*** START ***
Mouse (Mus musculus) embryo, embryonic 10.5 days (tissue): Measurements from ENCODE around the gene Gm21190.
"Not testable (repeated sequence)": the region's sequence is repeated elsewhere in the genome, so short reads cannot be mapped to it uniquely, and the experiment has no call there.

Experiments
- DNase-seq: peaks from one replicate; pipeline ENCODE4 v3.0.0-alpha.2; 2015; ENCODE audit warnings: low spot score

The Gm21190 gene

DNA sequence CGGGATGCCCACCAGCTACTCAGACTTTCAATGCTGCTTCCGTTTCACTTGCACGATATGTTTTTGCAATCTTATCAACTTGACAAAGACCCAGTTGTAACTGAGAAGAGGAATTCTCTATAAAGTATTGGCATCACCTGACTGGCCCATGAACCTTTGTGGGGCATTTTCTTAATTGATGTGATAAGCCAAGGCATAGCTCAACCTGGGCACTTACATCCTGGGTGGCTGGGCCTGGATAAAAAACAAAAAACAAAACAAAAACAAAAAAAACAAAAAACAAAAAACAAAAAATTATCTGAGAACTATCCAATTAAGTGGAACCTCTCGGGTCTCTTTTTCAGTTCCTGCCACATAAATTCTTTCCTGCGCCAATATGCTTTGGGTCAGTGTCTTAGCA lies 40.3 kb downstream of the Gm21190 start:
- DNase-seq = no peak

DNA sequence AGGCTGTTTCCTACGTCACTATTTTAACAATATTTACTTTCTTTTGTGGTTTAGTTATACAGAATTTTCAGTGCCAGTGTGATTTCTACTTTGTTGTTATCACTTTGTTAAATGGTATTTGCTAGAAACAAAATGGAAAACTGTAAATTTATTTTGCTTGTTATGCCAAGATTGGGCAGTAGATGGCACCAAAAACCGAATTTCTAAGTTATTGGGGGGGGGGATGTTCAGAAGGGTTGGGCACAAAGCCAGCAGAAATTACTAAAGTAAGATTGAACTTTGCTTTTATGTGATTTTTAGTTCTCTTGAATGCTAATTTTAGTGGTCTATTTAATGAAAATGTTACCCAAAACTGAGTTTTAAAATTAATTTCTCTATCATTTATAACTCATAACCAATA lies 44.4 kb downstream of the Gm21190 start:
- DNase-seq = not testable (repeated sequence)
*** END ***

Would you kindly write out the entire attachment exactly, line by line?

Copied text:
Mouse (Mus musculus) embryo, embryonic 10.5 days (tissue): Measurements from ENCODE around the gene Gm21190.
"Not testable (repeated sequence)": the region's sequence is repeated elsewhere in the genome, so short reads cannot be mapped to it uniquely, and the experiment has no call there.

Experiments
- DNase-seq: peaks from one replicate; pipeline ENCODE4 v3.0.0-alpha.2; 2015; ENCODE audit warnings: low spot score

The Gm21190 gene

DNA sequence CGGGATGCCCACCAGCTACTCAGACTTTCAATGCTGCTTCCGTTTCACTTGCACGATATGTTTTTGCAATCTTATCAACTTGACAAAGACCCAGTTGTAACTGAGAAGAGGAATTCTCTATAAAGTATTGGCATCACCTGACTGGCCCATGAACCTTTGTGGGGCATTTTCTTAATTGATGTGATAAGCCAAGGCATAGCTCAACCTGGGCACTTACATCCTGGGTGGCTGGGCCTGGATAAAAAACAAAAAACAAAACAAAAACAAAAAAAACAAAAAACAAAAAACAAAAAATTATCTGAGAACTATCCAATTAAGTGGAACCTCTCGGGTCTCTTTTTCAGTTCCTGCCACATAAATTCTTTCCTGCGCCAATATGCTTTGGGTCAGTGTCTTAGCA lies 40.3 kb downstream of the Gm21190 start:
- DNase-seq = no peak

DNA sequence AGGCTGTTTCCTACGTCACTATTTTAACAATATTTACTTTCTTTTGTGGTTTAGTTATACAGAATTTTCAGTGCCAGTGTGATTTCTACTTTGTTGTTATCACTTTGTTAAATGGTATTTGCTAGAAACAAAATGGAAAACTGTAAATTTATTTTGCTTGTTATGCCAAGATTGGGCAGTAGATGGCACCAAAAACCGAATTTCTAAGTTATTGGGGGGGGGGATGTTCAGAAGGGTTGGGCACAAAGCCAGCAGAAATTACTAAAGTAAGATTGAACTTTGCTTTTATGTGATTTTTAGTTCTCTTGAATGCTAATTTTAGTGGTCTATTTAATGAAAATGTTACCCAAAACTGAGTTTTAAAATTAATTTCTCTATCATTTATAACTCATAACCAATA lies 44.4 kb downstream of the Gm21190 start:
- DNase-seq = not testable (repeated sequence)